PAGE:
Choosing Your Healthcare Agent
A healthcare agent is someone you designate to make medical decisions on your behalf if, at some future time, you are unable to make decision’s for yourself. Your agent can be a close relative or a personal friend, but should be someone who knows you well and whom you trust completely. Your healthcare agent should be a person who knows your wishes about medical treatment, and who is willing to take responsibility to ensure those wishes are followed. In most states, your agent can make decisions any time you lose the ability to make a medical decision, not just decisions about the end of life.
Ideally, your agent should be someone who is not afraid to ask questions of healthcare professionals in order to get information needed to make decisions. Your agent may need to be assertive to ensure that your wishes are respected. Your agent will need to know as much as possible about your wishes and values regarding the use of medical technology. Not everyone is comfortable accepting this sort of responsibility; therefore, it is very important to have an honest discussion with the person you plan to appoint before you make the appointment.
Talk with your healthcare agent about your end-of-life wishes.
Your healthcare agent needs to know about the quality of life that is important to you and when and what medical treatments you would want. Talking to your agent means discussing values and quality-of-life issues as well as treatments and medical situations. Because situations could occur that you might not anticipate, your agent may need to base a decision on what s/he knows about your values and your views of what makes a good quality of life. These are not simple questions, and your views may change. For this reason, you need to talk to your agent in depth and over time.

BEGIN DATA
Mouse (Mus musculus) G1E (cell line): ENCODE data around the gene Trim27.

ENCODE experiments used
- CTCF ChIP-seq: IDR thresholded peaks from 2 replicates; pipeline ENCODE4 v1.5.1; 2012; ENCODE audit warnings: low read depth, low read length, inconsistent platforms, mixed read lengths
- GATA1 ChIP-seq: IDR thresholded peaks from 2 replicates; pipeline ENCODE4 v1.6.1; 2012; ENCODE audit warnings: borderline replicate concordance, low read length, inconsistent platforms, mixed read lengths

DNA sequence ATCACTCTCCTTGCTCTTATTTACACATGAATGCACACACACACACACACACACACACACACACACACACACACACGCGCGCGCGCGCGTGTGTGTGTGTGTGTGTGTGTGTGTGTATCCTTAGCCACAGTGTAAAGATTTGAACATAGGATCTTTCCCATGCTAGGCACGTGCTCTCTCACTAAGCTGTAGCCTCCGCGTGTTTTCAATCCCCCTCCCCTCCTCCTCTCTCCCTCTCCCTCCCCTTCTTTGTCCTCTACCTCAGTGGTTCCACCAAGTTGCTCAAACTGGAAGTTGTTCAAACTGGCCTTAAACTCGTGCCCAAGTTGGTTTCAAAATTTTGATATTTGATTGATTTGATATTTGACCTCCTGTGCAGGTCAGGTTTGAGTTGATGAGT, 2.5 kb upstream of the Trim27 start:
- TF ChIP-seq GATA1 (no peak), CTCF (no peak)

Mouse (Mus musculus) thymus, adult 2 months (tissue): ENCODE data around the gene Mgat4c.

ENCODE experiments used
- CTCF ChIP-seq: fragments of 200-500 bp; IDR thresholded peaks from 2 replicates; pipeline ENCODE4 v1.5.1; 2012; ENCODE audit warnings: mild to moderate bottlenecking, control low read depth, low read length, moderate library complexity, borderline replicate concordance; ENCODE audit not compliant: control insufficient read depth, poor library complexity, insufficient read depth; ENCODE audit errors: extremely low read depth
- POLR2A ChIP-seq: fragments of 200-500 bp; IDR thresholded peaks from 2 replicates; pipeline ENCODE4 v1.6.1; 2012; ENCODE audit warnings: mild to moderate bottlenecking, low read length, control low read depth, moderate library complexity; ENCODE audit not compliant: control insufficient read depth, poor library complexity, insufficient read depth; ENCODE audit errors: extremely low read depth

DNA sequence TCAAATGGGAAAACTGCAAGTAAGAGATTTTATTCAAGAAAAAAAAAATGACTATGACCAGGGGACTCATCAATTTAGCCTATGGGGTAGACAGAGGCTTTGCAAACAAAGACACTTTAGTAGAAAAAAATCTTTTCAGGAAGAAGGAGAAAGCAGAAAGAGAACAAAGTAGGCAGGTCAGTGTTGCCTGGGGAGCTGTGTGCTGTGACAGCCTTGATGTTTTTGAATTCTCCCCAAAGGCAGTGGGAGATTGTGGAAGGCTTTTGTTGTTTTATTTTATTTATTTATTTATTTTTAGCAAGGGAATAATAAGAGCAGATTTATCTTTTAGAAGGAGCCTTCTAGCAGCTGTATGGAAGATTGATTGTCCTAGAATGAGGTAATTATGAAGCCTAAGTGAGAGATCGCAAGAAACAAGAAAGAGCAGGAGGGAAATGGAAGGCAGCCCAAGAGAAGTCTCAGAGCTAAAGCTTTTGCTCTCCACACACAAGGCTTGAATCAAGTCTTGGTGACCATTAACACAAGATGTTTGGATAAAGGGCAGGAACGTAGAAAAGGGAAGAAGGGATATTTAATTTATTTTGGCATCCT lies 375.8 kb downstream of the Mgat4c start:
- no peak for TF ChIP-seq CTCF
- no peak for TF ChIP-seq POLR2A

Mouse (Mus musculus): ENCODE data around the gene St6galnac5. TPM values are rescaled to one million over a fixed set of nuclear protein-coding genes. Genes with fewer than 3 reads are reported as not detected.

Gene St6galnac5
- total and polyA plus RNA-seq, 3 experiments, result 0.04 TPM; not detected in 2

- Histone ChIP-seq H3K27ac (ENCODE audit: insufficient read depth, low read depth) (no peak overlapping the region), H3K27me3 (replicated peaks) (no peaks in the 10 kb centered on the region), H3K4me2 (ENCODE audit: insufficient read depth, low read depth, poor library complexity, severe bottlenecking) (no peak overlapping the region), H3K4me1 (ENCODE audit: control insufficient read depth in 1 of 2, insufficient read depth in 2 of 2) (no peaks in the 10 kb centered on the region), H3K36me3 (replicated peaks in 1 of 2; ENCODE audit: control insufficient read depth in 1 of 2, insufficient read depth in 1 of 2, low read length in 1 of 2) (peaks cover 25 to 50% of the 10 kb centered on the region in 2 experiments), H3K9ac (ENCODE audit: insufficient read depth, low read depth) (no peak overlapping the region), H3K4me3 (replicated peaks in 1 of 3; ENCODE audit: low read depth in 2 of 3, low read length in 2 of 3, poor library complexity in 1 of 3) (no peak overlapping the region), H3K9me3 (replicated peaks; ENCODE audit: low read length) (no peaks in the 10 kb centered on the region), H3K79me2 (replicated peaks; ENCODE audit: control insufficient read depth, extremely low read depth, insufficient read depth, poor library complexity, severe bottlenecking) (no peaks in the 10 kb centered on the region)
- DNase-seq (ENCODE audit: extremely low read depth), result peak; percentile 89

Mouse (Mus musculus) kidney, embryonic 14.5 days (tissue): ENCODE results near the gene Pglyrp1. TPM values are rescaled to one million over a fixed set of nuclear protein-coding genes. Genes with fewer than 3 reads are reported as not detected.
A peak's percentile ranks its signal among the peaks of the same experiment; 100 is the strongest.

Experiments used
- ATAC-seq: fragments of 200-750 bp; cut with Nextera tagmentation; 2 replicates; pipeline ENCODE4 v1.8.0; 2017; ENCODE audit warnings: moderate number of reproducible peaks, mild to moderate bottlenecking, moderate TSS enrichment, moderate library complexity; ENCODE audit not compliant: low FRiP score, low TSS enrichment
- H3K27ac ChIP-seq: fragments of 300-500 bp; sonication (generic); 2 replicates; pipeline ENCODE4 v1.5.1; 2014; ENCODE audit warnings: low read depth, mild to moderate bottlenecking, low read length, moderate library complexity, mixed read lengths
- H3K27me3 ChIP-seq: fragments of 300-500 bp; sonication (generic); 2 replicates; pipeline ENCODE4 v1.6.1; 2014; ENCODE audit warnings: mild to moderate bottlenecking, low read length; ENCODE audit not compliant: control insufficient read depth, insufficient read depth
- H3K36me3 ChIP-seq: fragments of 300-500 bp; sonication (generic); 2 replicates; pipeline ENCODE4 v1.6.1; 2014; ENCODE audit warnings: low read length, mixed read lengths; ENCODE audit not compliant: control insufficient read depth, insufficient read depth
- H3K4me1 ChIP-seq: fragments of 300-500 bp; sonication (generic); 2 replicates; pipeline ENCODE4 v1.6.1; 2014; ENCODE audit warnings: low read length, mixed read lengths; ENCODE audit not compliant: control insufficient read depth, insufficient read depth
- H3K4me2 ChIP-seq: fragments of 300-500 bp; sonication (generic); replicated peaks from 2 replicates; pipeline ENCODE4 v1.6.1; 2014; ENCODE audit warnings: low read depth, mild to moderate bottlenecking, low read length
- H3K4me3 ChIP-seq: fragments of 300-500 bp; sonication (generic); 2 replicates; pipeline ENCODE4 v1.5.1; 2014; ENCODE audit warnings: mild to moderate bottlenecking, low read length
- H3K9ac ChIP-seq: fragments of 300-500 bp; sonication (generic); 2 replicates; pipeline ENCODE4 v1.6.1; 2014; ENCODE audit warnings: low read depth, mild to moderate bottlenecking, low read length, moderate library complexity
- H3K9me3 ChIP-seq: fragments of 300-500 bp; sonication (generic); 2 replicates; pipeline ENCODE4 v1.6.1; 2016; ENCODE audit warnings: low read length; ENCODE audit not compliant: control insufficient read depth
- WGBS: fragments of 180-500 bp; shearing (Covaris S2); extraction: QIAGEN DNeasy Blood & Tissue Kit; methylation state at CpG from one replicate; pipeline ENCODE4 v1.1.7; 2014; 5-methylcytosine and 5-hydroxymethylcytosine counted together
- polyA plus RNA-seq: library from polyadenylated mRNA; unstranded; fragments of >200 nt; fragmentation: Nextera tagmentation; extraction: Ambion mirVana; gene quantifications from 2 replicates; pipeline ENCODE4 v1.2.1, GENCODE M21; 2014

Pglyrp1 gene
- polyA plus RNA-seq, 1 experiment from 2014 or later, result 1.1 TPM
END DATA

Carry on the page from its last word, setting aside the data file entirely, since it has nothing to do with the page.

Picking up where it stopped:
The following questions may help you discuss these issues with your healthcare agent:
The following questions may also help you to clarify your wishes to your healthcare agent:
- Are there treatments you particularly want to receive or refuse?
- What are you afraid might happen if you can't make decisions for yourself?
- Do you have any particular fears or concerns about the medical treatments that you might receive? Under what circumstances?
- What are your views about artificial nutrition (food) and hydration (fluid)?
- If your heart stopped, under what circumstances would you want doctors to use CPR to try to resuscitate you?
- Would you want to receive treatments such as mechanical ventilation, antibiotics, or tube feeding for a time, but have them stopped if there were no improvement in your condition?
- Do you want to receive these types of treatment no matter what your medical condition? On a trial basis? Never?
Benefits of Having an Agent
- The agent knows you and understands your wishes about medical treatments. S/he can make decisions in situations you might not have anticipated.
- An agent has flexibility. S/he can talk with your physicians about your changing medical condition and authorize treatment or have it withdrawn as circumstances change.
- If you have prepared a living will, your agent can interpret it in situations that were not foreseen. Be sure to make clear in your living will that your agent should make decisions on how to interpret it or when to apply it.
- Your agent can advocate for you. If healthcare providers resist following your wishes, your agent can negotiate with them and take any other necessary steps to see that your wishes are honored.
Selecting an Agent
- Select someone whom you trust and who understands your decisions.
- Because you are asking your agent to accept significant responsibility, be certain to ask your agent if s/he is willing to act on your behalf. Not everyone is able to be an effective agent.
- Talk to your agent about your wishes regarding end-of-life medical treatment. Even family members may not know how much treatment a loved one would be willing to accept near the end of life. Talking clarifies what you want and diminishes an agent's potential guilt and anguish over whether s/he is doing the right thing.
- Prepare and sign the appropriate advance directive forms for your state. Keep the original and give copies to your agent and alternate agents, family and doctors and have it placed in your medical record.
Information provided by Coalition for Compassionate Care of California (CCCC).